Charles Joel Duveen (1871-1940)

Antique Dealer, of "Charles of London" & New York

He was born in Hull, England, where his father and uncle founded a successful art and antiques business (Duveen Brothers) which they took to Bond Street, London, and Paris. Charles and his brothers then took it to New York where it became perhaps the most pre-eminent antiques firm of the Gilded Age era. Whereas his brother, Lord Duveen, made a name for himself selling art and porcelain, Charles traded under the name "Charles of London," specializing in rare antiques particularly from the Tudor and Elizabethan period, sourced from the country houses and castles of England's declining aristocracy. He was, "probably one of the most competent authorities on Elizabethan furniture and house decoration in (the United States) and in Europe".

Having joined the family firm after leaving school at age-18, he spent the next twelve years travelling extensively across the world collecting rare furniture, art, objets d'art and porcelain that was shipped back to England to be sold from Bond Street. After twenty years with his brothers, he set up on his own account in London and New York. Charles is credited with making Tudor and Elizabethan furnishings (notably panelling) fashionable in the States. His first showroom in New York was on Fifth Avenue at 28th. For twenty years he operated from 718 Fifth Avenue and then in 1931, he and his brother Joseph built the sumptuous 52 East 57th Street - said to have been more a museum than a shop.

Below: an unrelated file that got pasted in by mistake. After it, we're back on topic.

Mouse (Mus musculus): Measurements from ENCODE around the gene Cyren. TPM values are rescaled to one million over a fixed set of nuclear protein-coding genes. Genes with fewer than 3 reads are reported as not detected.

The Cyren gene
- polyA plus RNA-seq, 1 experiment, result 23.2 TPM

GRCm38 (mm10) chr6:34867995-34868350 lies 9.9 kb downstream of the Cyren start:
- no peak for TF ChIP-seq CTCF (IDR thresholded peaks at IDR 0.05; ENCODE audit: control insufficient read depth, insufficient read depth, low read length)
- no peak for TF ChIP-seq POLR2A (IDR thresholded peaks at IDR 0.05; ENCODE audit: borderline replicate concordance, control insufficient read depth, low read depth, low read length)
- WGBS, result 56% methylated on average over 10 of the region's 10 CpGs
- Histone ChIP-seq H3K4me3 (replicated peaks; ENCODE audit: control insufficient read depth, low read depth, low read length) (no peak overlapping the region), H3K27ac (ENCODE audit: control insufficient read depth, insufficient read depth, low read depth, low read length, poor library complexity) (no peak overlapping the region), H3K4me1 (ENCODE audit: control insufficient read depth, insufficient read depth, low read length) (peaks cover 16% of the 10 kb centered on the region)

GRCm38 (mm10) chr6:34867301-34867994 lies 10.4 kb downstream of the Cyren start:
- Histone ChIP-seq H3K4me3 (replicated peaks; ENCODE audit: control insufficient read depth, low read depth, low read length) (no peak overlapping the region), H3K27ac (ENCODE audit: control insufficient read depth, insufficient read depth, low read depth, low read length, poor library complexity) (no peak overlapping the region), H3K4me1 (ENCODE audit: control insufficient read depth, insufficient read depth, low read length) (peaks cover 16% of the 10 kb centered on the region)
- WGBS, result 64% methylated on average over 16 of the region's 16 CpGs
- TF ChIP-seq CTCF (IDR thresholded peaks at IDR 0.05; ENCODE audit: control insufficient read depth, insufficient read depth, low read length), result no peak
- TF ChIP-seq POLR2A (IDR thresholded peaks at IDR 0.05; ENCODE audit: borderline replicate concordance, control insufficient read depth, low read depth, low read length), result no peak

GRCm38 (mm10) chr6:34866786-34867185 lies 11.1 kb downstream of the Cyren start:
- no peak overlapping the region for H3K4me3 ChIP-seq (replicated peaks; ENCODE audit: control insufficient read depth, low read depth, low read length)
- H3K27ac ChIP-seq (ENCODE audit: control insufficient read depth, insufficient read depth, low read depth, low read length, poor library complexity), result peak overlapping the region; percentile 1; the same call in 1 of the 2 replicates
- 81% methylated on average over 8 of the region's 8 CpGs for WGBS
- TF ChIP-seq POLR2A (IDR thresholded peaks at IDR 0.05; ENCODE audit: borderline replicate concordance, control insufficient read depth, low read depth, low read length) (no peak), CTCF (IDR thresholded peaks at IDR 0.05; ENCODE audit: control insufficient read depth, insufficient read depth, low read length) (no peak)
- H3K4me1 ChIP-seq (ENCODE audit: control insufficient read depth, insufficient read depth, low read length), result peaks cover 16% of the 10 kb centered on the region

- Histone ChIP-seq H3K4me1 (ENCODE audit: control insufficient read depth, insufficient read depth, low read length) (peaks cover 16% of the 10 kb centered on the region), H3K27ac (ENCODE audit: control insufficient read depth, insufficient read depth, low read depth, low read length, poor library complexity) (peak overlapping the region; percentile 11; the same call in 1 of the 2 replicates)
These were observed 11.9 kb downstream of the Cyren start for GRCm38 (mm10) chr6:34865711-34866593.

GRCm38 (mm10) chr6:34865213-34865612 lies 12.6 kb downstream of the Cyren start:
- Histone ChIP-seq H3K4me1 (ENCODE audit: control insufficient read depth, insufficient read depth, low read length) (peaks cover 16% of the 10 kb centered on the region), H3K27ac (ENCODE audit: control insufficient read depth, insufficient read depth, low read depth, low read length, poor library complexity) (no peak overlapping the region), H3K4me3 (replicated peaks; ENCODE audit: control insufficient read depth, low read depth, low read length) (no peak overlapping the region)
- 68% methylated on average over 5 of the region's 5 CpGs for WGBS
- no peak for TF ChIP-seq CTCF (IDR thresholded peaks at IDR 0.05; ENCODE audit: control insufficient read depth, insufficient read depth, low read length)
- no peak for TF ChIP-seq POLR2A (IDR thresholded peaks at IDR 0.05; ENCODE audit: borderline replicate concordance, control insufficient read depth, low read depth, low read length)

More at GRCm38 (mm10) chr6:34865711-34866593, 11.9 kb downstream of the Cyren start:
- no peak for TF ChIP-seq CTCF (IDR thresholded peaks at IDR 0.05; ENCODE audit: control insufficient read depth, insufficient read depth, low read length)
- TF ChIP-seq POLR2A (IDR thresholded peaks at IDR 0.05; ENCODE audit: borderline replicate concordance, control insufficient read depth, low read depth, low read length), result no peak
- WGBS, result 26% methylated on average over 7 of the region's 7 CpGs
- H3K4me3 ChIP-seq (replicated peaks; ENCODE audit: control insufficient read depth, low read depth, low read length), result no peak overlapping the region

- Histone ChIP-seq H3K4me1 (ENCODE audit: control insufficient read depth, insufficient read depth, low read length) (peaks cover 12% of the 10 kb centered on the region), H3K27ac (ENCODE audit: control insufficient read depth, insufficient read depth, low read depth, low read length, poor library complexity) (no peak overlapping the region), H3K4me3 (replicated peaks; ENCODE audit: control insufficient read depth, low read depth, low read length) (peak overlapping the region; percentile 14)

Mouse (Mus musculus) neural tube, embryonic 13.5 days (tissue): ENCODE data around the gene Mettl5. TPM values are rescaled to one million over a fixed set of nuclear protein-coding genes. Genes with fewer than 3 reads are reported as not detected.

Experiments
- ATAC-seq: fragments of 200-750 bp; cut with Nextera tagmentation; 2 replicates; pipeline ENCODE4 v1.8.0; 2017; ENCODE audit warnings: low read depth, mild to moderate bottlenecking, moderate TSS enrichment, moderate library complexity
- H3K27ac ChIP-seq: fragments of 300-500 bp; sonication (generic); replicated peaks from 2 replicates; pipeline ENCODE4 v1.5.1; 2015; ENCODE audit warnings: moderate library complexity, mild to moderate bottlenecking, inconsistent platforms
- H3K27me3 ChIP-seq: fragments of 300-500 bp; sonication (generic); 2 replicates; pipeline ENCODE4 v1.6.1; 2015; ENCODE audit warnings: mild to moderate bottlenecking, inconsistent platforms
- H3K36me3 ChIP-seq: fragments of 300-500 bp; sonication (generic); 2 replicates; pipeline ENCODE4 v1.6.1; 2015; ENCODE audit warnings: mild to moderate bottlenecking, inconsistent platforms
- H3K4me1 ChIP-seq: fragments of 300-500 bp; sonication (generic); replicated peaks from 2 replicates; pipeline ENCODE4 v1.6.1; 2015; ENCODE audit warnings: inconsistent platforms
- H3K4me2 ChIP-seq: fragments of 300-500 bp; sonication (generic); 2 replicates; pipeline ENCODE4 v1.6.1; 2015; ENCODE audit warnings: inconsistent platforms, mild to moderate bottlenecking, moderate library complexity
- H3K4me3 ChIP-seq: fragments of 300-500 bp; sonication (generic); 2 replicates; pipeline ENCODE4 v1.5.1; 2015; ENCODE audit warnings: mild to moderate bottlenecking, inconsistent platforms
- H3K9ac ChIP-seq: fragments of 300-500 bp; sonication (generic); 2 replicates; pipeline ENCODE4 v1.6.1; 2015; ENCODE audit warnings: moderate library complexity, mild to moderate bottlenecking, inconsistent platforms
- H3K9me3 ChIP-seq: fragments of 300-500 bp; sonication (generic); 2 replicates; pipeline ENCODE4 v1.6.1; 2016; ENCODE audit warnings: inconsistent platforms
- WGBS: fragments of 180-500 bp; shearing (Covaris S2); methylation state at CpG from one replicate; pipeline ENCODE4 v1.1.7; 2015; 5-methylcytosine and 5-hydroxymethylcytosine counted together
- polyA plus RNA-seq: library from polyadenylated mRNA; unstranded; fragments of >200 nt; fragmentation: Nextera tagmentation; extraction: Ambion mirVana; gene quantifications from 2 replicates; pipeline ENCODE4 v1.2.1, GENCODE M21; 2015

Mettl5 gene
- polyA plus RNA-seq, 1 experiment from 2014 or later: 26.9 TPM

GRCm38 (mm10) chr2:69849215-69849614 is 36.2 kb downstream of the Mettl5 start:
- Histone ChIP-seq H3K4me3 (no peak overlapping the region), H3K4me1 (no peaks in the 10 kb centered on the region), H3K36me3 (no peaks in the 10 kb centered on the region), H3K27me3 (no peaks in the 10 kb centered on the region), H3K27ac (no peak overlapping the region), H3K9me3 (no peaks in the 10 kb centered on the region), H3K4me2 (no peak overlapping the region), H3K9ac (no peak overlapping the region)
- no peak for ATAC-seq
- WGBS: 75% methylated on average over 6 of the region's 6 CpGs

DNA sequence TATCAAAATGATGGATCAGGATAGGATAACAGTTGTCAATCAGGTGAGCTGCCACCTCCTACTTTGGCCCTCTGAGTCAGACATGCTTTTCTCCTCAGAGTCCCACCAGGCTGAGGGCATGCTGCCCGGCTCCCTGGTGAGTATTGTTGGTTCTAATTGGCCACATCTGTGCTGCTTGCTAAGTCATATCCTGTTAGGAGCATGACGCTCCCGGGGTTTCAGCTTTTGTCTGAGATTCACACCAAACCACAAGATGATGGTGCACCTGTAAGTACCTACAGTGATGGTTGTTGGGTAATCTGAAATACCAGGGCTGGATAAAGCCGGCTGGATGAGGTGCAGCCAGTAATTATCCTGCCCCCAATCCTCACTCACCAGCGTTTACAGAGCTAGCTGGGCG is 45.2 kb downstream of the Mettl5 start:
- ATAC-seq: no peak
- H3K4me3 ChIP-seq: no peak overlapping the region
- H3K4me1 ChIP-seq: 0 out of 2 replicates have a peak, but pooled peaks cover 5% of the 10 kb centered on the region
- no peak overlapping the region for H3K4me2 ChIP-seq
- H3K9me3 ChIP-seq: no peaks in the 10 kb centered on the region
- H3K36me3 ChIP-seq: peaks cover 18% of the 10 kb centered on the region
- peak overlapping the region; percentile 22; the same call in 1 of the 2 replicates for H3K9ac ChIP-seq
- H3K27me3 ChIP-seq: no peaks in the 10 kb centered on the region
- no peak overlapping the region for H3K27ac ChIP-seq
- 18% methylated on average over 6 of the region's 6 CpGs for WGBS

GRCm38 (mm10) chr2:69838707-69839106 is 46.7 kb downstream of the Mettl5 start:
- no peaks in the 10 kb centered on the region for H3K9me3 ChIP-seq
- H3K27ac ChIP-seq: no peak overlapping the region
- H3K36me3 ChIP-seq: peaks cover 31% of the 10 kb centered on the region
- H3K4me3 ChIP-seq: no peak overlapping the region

Among the homes Charles played a large role in decorating and furnishing were: Ronaele Manor, for the Widener-Dixons; Virginia House, for the Weddells; Fair Lane, for Mrs Henry Ford; W.A. Clark's New York mansion; Hurstbourne Farm at Louisville, Kentucky, for Alvin T. Hert; Planting Fields on Long Island; and, Loewmoor on Long Island. In 1927, he sold a room that had been used by King Charles I in Devonshire to William Randolph Hearst for $150,000. His business in America became so busy that he closed his London branch in 1933 before ill health forced him to retire just five years later in 1938.

Charles Duveen was the founder and honorary President of the Antique & Decorative Arts League. He had enjoyed a lifelong passion for riding and was a regularly seen riding through Central Park with several of his dogs running behind. He was Commodore of the Hastings-on-the-Hudson Yacht Club, a Freemason, and a member of the British Commonwealth Club. In 1911, he built "Far Field" at Ombersley in Worcestershire and he owned another house at Hastings-on-Hudson, New York. He was as well-known in society in America as he was in Europe. He died at Yonkers, survived by his widow and one son. 
Contributed by Mark Meredith on 24/02/2019 and last updated on 27/08/2023.